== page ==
Currently, a great number of the corporate society is undertaking drug test on their employees. In some industries drug testing is carried out as a pre-condition for employment consideration, while in others random drug test is carried out on employees to prove their innocence (Schramm, 2005). This practice has seen many cooperates maximize profits through minimizing economic hazards probable by employees. Corporate such as Wal-Mart requires that a prospective employee should undergo drug test as a condition precedent.
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The rational for drug testing of employees is alleged to be that it ensures maximum risk from employees (Volkert, 2005). Thus, drug test is done presumably on the grounds that it ensures an employees safety and that of others (Volkert, 2005). Whether drug testing of employees reduces risks, while at the same time increasing safety of a work place, is not here nor there as there is empirical data to prove this assertion (Halbert, 2006). The point of consideration revolves around whether on the other hand it is ethical for employers such as Wal-Mart to require drug test for its employees, while on the other, whether workplace drug test violates employees right to privacy (Halbert, 2006).
No wonder, it is acknowledged that the aspect of ethical issues involved in employers conducting work place drug test is complicated by and large by the employee’s right to privacy (Halbert, 2006). It can be argued that save for considerations such as effectiveness as well as legality, employers options, as far as work place drug testing is concerned, is vehemently limited by employees rights to privacy. This can be waived in sensitive jobs where their potential danger of harm to others (http://www.lectlaw.com/files/emp02.htm). This exclusion is crucial since some occupations such as train engineers, truck drivers and airline pilots among others require alertness as well as sobriety (Volkert, 2005).
Nevertheless, it is important to note drug test for such occupations does not guarantee safety. More over even without such exception, there has never been serious reported cases of drug related impairment in those safety- sensitive occupations (Halbert, 2006). For instance there has never been commercial airline accident associated to a pilots drug abuse (Schramm, 2005). Workplace drug testing therefore can be said to be in violation of privacy rights of an employee.
Back to the main point, in circumstances that there is absence of a state’s or country’s, statute stating otherwise, and the terms of employment subjects an employee into drug test, then in so far as the terms of that employment are concerned it can be argued that drug testing would not amount to violation of privacy rights of the employee (Volkert, 2005). Therefore it can be argued that except under the aforementioned situations employee drug testing is a violation of privacy rights in addition to being unethical (Schramm, 2005). Why would a person argue that way? A justification for this school of thought places a corporate such as Wal-Mart in total violation employee’s privacy rights by conducting drug test.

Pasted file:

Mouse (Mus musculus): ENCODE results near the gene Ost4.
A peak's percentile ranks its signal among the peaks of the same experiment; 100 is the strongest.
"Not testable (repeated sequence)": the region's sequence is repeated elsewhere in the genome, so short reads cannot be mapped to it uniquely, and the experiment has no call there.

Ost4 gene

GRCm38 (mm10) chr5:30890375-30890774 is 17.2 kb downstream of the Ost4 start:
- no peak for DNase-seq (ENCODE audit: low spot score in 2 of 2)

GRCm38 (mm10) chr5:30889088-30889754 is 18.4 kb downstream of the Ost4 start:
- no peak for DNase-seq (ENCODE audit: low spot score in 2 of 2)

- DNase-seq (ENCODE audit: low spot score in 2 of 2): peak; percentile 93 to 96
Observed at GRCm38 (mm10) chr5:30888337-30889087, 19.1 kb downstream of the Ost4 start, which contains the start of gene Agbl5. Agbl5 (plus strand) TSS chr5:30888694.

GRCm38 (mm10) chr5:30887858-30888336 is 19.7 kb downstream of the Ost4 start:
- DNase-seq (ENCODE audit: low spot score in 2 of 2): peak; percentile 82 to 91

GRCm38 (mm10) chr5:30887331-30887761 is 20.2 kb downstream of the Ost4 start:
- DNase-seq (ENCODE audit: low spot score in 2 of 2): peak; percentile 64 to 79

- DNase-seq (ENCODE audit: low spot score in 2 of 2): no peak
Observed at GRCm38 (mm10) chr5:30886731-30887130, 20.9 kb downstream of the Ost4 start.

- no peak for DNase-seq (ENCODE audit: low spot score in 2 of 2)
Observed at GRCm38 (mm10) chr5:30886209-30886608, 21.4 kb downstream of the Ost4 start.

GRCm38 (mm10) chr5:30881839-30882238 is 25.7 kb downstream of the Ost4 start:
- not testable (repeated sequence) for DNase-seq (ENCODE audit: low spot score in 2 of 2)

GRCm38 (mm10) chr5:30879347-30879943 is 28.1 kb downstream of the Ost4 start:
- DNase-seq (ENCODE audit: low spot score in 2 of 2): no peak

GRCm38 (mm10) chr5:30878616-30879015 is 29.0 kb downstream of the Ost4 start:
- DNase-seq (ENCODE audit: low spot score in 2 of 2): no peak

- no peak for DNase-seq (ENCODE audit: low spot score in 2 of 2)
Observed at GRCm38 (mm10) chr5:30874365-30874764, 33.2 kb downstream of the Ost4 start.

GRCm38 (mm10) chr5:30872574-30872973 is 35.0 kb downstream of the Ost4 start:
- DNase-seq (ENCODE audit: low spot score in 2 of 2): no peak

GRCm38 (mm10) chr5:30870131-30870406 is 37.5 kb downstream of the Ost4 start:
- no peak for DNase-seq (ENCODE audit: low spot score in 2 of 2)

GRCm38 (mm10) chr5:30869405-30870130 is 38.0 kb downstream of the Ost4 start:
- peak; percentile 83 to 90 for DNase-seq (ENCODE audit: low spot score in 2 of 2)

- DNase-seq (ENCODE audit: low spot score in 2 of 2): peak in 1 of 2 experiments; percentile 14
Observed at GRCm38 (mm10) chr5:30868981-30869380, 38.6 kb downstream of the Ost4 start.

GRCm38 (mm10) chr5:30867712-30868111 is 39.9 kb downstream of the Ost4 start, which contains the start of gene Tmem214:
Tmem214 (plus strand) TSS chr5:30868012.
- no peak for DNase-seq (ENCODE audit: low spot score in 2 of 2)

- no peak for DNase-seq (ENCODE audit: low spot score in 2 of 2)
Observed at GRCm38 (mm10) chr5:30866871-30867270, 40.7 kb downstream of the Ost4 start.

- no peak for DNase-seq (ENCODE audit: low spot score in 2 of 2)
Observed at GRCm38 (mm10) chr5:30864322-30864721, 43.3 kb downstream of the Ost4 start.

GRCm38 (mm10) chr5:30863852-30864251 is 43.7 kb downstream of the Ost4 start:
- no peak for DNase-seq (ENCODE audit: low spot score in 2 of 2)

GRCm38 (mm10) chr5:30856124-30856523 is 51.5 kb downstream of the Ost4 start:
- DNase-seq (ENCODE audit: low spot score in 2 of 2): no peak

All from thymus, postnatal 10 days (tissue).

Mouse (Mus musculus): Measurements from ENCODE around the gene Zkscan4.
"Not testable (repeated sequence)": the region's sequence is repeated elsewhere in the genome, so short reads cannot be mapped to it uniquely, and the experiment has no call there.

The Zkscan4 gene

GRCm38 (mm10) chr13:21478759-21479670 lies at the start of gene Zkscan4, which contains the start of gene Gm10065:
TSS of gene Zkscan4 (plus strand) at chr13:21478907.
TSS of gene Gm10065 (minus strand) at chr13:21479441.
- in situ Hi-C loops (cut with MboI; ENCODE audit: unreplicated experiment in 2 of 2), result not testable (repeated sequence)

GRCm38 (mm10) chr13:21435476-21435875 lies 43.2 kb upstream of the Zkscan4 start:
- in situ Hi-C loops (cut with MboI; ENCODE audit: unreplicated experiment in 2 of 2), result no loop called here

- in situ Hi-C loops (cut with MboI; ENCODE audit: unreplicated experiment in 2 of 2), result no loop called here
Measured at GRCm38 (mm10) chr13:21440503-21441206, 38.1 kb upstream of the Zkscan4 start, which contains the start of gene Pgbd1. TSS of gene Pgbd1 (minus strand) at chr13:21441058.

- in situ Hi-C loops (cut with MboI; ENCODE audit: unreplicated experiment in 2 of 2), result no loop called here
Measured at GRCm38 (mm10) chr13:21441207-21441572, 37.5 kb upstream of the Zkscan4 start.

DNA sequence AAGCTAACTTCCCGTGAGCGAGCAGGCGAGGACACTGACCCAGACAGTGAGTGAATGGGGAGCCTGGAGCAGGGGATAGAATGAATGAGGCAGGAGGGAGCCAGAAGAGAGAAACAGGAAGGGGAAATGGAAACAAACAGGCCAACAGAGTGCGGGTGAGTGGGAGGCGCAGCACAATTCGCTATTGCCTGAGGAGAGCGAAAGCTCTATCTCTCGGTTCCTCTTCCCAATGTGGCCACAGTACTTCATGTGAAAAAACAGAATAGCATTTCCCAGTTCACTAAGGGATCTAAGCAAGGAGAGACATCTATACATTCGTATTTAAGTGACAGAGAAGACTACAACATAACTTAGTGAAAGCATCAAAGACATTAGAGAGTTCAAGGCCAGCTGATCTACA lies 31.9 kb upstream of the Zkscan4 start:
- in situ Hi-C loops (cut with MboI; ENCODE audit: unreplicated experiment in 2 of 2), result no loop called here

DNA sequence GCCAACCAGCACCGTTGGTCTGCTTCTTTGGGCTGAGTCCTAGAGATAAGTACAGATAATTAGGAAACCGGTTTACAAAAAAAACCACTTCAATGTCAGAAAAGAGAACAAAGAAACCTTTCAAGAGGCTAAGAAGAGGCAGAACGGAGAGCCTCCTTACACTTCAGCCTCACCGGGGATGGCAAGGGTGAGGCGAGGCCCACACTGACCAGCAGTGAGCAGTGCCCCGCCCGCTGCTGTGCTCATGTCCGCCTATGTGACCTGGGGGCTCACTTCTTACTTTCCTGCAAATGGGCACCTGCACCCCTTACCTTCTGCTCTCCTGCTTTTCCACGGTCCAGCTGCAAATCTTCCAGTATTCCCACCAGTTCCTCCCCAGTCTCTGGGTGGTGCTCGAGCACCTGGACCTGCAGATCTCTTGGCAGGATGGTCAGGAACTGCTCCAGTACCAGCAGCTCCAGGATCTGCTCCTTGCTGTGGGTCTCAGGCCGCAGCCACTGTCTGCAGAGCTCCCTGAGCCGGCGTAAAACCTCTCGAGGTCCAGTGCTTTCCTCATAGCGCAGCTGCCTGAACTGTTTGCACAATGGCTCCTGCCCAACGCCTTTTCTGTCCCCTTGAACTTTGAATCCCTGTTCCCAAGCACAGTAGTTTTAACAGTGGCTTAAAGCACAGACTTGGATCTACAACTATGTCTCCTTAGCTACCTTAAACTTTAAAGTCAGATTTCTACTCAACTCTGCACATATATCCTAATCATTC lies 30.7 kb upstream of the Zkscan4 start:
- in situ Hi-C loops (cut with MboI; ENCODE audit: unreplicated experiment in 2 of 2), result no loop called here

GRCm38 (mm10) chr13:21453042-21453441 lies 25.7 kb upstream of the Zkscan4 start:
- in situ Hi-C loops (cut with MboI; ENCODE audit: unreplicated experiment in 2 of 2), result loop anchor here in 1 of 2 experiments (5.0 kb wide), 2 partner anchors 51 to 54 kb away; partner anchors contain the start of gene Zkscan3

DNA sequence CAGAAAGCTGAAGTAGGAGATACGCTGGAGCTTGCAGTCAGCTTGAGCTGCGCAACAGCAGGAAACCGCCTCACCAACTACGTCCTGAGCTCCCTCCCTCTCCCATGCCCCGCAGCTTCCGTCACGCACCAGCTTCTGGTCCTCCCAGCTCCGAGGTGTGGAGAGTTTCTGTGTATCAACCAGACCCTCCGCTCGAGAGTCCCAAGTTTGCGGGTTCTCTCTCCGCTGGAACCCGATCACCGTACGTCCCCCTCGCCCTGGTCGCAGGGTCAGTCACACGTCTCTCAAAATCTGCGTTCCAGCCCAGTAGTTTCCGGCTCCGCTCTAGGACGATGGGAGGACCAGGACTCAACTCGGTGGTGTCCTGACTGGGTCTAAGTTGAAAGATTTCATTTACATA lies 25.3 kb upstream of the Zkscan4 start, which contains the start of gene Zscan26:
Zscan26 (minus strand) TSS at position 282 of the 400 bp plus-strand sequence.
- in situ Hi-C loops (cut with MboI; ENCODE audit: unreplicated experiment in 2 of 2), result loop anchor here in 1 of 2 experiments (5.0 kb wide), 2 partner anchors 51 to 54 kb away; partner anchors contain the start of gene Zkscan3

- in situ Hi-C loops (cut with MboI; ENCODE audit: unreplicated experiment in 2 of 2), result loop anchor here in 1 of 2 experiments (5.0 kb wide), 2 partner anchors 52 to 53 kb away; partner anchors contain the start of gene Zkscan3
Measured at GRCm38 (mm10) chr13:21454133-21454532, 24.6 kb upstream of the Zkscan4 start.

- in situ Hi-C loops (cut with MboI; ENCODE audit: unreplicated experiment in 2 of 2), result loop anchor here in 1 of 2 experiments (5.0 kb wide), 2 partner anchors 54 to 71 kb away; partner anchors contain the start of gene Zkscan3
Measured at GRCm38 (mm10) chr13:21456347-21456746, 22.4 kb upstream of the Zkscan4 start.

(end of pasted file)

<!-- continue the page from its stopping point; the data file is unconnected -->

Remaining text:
Even though this company expects employees not to be high or drug in the work place it does not have the right to require workers to prove their innocence via taking a drug test as such act constitutes to invasion of privacy (Volkert, 2005). Consider for instance laboratory test on urine. Urinalysis shows not only drug presence but reveals also a number of other physical as well as medical conditions, such as genetic inclination to diseases and or pregnancy (Halbert, 2006). Thus urinalysis can be for the purpose of establishing presence of drugs therefore extraneous revelation would be an invasion of a person’s privacy. Secondly it is illogical to co-relate work impairment/job performance with drug use since a positive drug test is an indicator of past ‘drug use’ by the victim. As such, it is not possible to determine occasional drug users from habitual drug users.
Wal-Mart introduced random drug testing for its employees in 2008 after perceiving economy down turn. As a means of down sizing its employees to counter economic down turn effects, if offered its reasons as being “To improve their image”. Going by the considerations I have already outlined Wal-Mart’s reason is inadequate, since it is not based on possible harm to the live of others nor does it constitute the legal aspect under the employment terms (Halbert, 2006).
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At the time of the inception of the program first and foremost employers were not allowed ample time to get clean on their own, in addition there was no substance abuse program in place for those who failed the test. Never the less, in Stephanie D. Baughman V. Wal-Mart stores, Incl. case No. 01-C-260-3, while affirming the finding of the circuit court the Court of Appeal held “Drug testing will not be found to be violative of public policy grounded right to privacy where it is conducted by an employer based upon reasonable good faith objective suspicion of an employees drug usage or while an employees job responsibility involves public safety of the safety of others” syllabus point 2, Twigg V Herculescorp, 185 W.va 155, 406 SE 2d 52 1990
Drug testing of employees by employers can and should only be ethically justified in circumstances where the former are involved in highly sensitive occupations with a possibility of causing harm to others. Thus anything outside this sphere is tantamount to invasion of privacy of an individual.
Halbert, Terry, and Elaine Ingulli. Law & Ethics in the Business Environment. West, 2006.
Schramm, Jennifer. “Privacy at Work.” HR Magazine. 2005.
Volkert, Lora. “Workplace Privacy? Laws give employers wide scope to snoop.” Idaho Business Review, Boise. 2005.